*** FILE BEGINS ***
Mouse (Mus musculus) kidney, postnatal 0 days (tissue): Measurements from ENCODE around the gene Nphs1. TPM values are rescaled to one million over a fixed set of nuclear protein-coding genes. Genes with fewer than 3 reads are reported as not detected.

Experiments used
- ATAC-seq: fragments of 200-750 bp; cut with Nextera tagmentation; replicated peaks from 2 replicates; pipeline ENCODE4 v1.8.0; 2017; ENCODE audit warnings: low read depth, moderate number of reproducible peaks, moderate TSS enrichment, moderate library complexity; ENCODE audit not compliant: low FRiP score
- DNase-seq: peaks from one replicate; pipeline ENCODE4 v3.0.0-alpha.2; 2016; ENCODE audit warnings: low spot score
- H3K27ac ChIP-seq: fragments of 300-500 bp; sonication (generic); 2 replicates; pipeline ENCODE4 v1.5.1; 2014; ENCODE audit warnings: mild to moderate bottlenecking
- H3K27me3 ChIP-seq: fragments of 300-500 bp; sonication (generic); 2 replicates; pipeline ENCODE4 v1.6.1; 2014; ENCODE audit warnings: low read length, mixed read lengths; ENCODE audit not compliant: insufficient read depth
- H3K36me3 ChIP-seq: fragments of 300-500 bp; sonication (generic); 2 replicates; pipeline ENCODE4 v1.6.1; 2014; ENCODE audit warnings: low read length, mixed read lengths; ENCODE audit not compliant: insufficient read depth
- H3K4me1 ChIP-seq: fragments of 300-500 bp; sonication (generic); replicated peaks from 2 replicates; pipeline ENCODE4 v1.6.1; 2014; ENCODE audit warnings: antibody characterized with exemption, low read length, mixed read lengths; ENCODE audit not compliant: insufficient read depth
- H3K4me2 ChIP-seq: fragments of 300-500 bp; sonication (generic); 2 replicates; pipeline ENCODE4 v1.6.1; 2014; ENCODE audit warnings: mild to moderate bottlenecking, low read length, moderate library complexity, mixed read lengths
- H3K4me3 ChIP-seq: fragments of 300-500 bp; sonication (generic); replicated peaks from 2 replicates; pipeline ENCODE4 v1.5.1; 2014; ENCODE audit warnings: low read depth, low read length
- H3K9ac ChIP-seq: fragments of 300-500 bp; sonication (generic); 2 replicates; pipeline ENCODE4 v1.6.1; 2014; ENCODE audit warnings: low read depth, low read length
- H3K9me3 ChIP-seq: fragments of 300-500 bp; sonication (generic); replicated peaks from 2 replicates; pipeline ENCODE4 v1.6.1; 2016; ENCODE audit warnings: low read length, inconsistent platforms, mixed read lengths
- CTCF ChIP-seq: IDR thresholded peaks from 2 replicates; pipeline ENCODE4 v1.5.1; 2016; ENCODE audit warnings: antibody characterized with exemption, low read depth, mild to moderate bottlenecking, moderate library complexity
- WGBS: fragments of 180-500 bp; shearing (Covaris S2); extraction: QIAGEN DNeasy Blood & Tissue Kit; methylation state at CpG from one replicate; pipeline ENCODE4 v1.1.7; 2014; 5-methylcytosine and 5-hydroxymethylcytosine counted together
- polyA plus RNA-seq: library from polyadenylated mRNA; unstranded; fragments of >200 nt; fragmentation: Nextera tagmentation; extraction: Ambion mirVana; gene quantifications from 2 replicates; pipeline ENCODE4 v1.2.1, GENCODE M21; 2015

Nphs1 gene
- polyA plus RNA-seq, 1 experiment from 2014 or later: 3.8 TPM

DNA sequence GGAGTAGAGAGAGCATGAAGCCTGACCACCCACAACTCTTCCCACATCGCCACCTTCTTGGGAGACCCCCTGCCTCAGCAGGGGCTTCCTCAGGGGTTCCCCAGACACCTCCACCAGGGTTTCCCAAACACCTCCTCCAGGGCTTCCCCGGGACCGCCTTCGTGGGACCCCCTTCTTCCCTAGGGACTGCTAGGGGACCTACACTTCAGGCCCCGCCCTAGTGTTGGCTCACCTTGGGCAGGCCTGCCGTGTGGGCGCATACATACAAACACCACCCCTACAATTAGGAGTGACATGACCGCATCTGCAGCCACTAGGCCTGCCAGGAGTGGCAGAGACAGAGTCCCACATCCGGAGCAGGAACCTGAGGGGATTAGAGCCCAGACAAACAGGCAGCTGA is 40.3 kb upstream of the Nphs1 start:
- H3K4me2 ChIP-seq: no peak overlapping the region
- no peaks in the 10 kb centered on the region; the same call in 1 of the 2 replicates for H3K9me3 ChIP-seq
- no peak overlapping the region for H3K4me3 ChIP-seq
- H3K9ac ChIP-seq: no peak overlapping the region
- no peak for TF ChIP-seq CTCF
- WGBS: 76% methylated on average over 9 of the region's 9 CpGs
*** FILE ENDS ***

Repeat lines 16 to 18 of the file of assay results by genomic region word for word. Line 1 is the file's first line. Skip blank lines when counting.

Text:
Nphs1 gene
- polyA plus RNA-seq, 1 experiment from 2014 or later: 3.8 TPM

DNA sequence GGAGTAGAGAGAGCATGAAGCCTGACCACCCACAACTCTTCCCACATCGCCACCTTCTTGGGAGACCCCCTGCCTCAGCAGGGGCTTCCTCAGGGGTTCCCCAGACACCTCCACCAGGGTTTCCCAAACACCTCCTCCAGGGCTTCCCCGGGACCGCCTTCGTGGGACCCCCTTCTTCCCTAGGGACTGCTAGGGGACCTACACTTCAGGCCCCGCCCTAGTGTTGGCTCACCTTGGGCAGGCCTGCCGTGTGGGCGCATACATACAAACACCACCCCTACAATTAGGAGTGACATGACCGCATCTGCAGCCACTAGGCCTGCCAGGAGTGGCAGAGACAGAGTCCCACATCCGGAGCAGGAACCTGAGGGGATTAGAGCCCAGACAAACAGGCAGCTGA is 40.3 kb upstream of the Nphs1 start: